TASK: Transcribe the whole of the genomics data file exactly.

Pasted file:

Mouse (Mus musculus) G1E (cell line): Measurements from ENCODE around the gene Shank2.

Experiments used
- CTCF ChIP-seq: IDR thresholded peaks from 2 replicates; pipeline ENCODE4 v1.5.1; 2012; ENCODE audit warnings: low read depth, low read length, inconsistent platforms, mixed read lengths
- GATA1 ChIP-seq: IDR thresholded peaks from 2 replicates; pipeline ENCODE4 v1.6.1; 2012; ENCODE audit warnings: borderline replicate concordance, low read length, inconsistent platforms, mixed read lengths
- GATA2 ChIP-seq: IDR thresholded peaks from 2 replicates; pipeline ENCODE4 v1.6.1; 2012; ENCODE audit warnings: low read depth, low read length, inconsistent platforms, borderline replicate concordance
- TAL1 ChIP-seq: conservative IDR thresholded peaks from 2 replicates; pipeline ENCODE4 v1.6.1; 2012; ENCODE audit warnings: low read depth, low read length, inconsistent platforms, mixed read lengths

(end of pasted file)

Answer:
Mouse (Mus musculus) G1E (cell line): Measurements from ENCODE around the gene Shank2.

Experiments used
- CTCF ChIP-seq: IDR thresholded peaks from 2 replicates; pipeline ENCODE4 v1.5.1; 2012; ENCODE audit warnings: low read depth, low read length, inconsistent platforms, mixed read lengths
- GATA1 ChIP-seq: IDR thresholded peaks from 2 replicates; pipeline ENCODE4 v1.6.1; 2012; ENCODE audit warnings: borderline replicate concordance, low read length, inconsistent platforms, mixed read lengths
- GATA2 ChIP-seq: IDR thresholded peaks from 2 replicates; pipeline ENCODE4 v1.6.1; 2012; ENCODE audit warnings: low read depth, low read length, inconsistent platforms, borderline replicate concordance
- TAL1 ChIP-seq: conservative IDR thresholded peaks from 2 replicates; pipeline ENCODE4 v1.6.1; 2012; ENCODE audit warnings: low read depth, low read length, inconsistent platforms, mixed read lengths